Dredging the Red River to Improve Water Quality

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Kevin Bunch
February 14, 2019
1923 red river

A large wetland on the south shore of Lake Winnipeg has been degraded over the decades due to human activities. But an effort to restore the Netley-Libau Marsh has reached a new stage with a pilot proposal to dredge the Red River.

Dredged materials from the river would be placed into Hardman Lake (part of the marshland) to create sediment “vegetation shelves” where native vegetation could grow. If successful, this would help restore some of the water quality functionality to the marsh, according to the Red River Basin Commission.

Over the past several decades, the Netley-Libau Marsh has lost vast swaths of emergent plants that once grew there, which provided a filter for nutrients like phosphorus that passed through the water system, said Dr. Gordon Goldsborough, water quality specialist with the University of Manitoba and member of the IJC’s International Red River Board (a separate board that’s not involved with the basin commission project). Without the plants, those nutrients are flowing into Lake Winnipeg. These vegetation shelves would allow the plants to grow back and capture these nutrients.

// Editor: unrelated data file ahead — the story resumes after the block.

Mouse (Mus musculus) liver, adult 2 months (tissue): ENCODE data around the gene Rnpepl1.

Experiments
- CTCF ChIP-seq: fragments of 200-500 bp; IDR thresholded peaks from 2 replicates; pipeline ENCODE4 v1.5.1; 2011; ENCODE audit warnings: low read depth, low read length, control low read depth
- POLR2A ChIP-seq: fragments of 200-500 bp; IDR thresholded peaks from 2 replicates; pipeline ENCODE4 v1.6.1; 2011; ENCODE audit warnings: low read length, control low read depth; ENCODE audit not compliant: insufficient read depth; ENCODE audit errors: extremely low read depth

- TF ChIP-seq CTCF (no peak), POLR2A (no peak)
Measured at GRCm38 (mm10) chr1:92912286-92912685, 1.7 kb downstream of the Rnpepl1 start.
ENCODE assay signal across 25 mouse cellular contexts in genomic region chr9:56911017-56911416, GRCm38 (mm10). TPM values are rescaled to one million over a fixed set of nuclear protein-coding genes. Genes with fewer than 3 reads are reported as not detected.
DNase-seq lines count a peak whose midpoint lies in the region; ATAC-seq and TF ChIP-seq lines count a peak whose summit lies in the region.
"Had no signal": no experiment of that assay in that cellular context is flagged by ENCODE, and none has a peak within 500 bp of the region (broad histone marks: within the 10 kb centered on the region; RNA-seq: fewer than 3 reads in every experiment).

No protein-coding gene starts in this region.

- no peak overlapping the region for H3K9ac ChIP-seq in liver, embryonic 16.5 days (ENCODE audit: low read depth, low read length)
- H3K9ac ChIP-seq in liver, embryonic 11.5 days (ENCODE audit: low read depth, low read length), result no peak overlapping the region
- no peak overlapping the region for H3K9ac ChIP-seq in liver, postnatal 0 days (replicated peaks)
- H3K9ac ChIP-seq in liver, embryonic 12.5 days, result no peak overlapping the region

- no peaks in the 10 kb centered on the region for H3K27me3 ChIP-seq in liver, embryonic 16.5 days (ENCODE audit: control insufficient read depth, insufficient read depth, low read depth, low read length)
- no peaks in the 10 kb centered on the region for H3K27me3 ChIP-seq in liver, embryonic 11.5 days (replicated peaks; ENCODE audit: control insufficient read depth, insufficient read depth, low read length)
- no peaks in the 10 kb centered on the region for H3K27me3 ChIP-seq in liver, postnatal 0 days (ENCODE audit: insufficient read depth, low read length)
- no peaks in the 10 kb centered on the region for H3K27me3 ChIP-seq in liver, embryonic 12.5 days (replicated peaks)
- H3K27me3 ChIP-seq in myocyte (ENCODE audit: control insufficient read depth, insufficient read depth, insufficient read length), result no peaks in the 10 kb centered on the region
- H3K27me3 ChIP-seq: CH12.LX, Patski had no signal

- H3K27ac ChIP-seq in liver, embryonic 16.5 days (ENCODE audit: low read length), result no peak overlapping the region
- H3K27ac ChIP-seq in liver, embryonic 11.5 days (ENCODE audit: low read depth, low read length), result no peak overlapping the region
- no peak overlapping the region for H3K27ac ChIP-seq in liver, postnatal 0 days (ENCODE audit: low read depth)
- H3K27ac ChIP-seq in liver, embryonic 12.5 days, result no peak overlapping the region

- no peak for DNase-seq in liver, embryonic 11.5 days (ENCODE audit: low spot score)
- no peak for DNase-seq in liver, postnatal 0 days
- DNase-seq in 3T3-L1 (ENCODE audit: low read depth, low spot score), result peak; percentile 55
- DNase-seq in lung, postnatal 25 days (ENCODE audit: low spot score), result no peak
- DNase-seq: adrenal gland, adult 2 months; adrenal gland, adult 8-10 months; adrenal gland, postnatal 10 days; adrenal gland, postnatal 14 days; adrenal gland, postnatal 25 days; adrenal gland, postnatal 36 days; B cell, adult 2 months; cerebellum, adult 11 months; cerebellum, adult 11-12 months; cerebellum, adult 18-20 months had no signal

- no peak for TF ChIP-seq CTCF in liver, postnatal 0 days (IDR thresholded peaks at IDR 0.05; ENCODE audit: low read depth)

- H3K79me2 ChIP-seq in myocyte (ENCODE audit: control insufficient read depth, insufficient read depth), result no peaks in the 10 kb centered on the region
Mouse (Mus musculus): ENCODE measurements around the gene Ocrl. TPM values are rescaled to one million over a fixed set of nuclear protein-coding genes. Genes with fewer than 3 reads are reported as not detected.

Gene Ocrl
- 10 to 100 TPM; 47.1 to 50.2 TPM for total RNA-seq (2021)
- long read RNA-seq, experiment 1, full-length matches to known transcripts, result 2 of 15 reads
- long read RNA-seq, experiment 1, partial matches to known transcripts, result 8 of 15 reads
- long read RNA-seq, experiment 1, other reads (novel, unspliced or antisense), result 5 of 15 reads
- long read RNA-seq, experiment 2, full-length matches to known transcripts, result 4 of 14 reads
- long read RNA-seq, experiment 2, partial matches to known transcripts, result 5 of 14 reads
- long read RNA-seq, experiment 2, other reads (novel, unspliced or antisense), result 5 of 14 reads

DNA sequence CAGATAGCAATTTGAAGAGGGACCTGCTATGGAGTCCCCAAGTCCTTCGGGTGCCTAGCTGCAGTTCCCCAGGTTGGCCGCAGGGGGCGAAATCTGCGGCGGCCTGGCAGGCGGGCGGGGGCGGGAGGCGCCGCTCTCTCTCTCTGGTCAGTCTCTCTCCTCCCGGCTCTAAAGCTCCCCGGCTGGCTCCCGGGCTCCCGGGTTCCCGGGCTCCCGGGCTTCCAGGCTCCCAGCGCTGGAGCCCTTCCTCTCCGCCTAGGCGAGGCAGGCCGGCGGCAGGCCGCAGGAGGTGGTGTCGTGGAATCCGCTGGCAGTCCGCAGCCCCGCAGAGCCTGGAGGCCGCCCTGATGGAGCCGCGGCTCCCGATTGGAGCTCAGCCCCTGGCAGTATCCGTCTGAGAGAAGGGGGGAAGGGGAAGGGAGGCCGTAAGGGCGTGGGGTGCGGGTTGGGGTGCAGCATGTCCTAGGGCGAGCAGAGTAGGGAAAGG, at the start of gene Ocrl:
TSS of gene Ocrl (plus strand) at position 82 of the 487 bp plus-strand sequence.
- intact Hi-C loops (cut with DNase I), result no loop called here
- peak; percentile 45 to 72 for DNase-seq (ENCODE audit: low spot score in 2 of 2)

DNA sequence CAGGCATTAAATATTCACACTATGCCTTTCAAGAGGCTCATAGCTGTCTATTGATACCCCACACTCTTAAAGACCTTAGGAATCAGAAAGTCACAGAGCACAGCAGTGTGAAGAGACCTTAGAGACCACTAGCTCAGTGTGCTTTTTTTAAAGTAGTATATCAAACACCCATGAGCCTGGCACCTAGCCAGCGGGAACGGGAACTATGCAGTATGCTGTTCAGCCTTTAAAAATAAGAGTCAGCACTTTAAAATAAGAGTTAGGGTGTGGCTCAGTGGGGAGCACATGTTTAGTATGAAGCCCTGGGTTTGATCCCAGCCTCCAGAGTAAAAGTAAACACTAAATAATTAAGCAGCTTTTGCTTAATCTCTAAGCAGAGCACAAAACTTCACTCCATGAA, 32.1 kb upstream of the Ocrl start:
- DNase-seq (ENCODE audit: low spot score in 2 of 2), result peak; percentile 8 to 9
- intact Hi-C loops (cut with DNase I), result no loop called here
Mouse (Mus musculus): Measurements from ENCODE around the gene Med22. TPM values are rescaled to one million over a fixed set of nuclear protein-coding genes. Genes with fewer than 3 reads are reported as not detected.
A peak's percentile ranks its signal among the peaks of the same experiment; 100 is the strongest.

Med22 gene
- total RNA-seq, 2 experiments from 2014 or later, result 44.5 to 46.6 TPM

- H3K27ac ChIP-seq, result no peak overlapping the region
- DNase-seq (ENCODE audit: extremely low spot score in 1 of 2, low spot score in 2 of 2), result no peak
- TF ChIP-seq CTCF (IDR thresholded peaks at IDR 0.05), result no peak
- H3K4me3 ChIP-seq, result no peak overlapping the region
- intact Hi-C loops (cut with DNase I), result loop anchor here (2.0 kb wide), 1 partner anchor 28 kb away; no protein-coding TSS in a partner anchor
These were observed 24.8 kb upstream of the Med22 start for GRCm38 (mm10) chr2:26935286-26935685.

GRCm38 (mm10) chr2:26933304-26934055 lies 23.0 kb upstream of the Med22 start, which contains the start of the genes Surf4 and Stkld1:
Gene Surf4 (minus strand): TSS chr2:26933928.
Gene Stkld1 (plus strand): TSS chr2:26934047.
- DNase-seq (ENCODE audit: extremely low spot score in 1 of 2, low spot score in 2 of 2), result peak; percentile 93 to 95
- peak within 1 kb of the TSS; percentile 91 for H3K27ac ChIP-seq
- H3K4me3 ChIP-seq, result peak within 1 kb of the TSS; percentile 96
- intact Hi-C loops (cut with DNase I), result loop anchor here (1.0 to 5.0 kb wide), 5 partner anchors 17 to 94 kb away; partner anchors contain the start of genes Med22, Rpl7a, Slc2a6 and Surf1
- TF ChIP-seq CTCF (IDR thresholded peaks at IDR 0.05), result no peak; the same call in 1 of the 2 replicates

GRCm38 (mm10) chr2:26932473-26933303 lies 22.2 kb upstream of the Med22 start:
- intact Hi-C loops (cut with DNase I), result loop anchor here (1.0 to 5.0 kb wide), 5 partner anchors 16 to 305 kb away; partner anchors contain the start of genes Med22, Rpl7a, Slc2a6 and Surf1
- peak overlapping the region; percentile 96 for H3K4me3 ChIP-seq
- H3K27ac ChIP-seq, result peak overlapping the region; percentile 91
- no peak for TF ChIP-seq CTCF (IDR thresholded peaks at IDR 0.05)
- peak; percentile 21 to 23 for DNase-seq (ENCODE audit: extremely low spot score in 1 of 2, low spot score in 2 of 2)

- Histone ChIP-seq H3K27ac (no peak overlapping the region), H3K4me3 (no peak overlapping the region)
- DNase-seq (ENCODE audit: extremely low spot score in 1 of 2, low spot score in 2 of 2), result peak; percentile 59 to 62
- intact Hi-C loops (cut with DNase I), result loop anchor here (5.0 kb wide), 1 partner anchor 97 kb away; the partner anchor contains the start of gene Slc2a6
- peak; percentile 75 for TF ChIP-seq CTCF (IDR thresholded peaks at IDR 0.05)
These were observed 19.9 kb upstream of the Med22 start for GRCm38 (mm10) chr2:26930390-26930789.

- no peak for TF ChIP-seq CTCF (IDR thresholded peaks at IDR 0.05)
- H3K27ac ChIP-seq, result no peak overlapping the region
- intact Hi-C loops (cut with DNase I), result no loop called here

1923 red river
A 1923 photo shows the mouth of the Red River at Lake Winnipeg with Netley Marsh in the distance. Credit: Archives of Manitoba

The pilot project has received more than $CDN750,000 in cash and in-kind funding from sources including Environment and Climate Change Canada and its Lake Winnipeg Basin Program, the Eco Action Fund and the Federation of Canadian Municipalities.

The project was proposed by the Red River Basin Commission in 2015 to improve water quality in the basin – most notably Lake Winnipeg. It would be multi-beneficial, relieving ice-induced flooding in the region while improving the ecosystem and allowing indigenous communities to revive cultural traditions, said Steve Strang, director of the Red River Basin Commission’s office Winnipeg, Manitoba. If successful, and if the funding stream from governments is established, this could be followed by a broader effort to restore the marsh using dredged materials from the Red River.

Netley and Libau Marshes
The Netley and Libau Marshes exist on either side of the Red River as it enters Lake Winnipeg. Via IJC Maps

With the funding already received, the next step is getting the pilot project formally licensed by Manitoba and the federal government. This process can take up to eight months, Strang said. He said organizers hope to move ahead with the restoration project later in 2019, with plant monitoring through 2020. Strang added the basin commission is hoping to also receive the blessing of several nearby First Nation communities. The basin commission is looking at funding sources to extend monitoring through 2021.